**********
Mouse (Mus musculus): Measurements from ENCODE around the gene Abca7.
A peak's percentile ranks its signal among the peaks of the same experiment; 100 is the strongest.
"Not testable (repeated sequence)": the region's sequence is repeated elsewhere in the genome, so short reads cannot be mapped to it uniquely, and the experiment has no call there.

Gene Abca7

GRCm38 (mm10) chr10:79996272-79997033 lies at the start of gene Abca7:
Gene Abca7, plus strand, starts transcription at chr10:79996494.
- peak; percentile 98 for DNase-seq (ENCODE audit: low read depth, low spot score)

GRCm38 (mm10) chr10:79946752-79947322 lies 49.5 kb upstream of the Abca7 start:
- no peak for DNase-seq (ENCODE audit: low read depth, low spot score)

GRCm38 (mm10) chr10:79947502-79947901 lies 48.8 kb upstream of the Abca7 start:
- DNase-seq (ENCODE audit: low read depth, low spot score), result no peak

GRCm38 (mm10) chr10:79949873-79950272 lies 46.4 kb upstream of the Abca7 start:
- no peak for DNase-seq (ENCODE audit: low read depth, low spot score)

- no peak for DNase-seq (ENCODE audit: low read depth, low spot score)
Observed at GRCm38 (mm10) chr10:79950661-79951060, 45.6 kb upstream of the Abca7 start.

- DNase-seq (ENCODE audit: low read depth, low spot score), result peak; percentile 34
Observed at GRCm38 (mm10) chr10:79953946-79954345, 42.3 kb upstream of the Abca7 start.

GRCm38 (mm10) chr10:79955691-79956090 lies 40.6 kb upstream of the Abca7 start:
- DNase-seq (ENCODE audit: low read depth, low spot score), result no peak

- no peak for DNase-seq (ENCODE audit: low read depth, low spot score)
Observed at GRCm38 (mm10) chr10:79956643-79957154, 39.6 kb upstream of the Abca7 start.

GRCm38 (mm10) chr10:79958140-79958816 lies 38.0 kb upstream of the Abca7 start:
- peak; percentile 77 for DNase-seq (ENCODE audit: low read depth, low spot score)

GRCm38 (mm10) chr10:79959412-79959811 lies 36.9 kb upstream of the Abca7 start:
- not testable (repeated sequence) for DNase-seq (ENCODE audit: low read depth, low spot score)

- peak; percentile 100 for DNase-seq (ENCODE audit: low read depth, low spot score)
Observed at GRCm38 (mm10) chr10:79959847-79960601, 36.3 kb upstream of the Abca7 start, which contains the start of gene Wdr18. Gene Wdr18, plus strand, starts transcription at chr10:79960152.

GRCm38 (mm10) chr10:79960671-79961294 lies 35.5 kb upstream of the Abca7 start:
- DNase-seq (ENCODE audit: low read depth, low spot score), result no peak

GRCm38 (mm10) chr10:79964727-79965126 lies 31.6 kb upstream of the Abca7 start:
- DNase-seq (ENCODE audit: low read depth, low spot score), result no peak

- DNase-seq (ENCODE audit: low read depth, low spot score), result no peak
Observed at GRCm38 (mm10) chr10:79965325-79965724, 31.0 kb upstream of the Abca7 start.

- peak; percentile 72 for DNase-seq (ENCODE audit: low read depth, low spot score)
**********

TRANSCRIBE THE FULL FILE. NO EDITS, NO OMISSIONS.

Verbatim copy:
Mouse (Mus musculus): Measurements from ENCODE around the gene Abca7.
A peak's percentile ranks its signal among the peaks of the same experiment; 100 is the strongest.
"Not testable (repeated sequence)": the region's sequence is repeated elsewhere in the genome, so short reads cannot be mapped to it uniquely, and the experiment has no call there.

Gene Abca7

GRCm38 (mm10) chr10:79996272-79997033 lies at the start of gene Abca7:
Gene Abca7, plus strand, starts transcription at chr10:79996494.
- peak; percentile 98 for DNase-seq (ENCODE audit: low read depth, low spot score)

GRCm38 (mm10) chr10:79946752-79947322 lies 49.5 kb upstream of the Abca7 start:
- no peak for DNase-seq (ENCODE audit: low read depth, low spot score)

GRCm38 (mm10) chr10:79947502-79947901 lies 48.8 kb upstream of the Abca7 start:
- DNase-seq (ENCODE audit: low read depth, low spot score), result no peak

GRCm38 (mm10) chr10:79949873-79950272 lies 46.4 kb upstream of the Abca7 start:
- no peak for DNase-seq (ENCODE audit: low read depth, low spot score)

- no peak for DNase-seq (ENCODE audit: low read depth, low spot score)
Observed at GRCm38 (mm10) chr10:79950661-79951060, 45.6 kb upstream of the Abca7 start.

- DNase-seq (ENCODE audit: low read depth, low spot score), result peak; percentile 34
Observed at GRCm38 (mm10) chr10:79953946-79954345, 42.3 kb upstream of the Abca7 start.

GRCm38 (mm10) chr10:79955691-79956090 lies 40.6 kb upstream of the Abca7 start:
- DNase-seq (ENCODE audit: low read depth, low spot score), result no peak

- no peak for DNase-seq (ENCODE audit: low read depth, low spot score)
Observed at GRCm38 (mm10) chr10:79956643-79957154, 39.6 kb upstream of the Abca7 start.

GRCm38 (mm10) chr10:79958140-79958816 lies 38.0 kb upstream of the Abca7 start:
- peak; percentile 77 for DNase-seq (ENCODE audit: low read depth, low spot score)

GRCm38 (mm10) chr10:79959412-79959811 lies 36.9 kb upstream of the Abca7 start:
- not testable (repeated sequence) for DNase-seq (ENCODE audit: low read depth, low spot score)

- peak; percentile 100 for DNase-seq (ENCODE audit: low read depth, low spot score)
Observed at GRCm38 (mm10) chr10:79959847-79960601, 36.3 kb upstream of the Abca7 start, which contains the start of gene Wdr18. Gene Wdr18, plus strand, starts transcription at chr10:79960152.

GRCm38 (mm10) chr10:79960671-79961294 lies 35.5 kb upstream of the Abca7 start:
- DNase-seq (ENCODE audit: low read depth, low spot score), result no peak

GRCm38 (mm10) chr10:79964727-79965126 lies 31.6 kb upstream of the Abca7 start:
- DNase-seq (ENCODE audit: low read depth, low spot score), result no peak

- DNase-seq (ENCODE audit: low read depth, low spot score), result no peak
Observed at GRCm38 (mm10) chr10:79965325-79965724, 31.0 kb upstream of the Abca7 start.

- peak; percentile 72 for DNase-seq (ENCODE audit: low read depth, low spot score)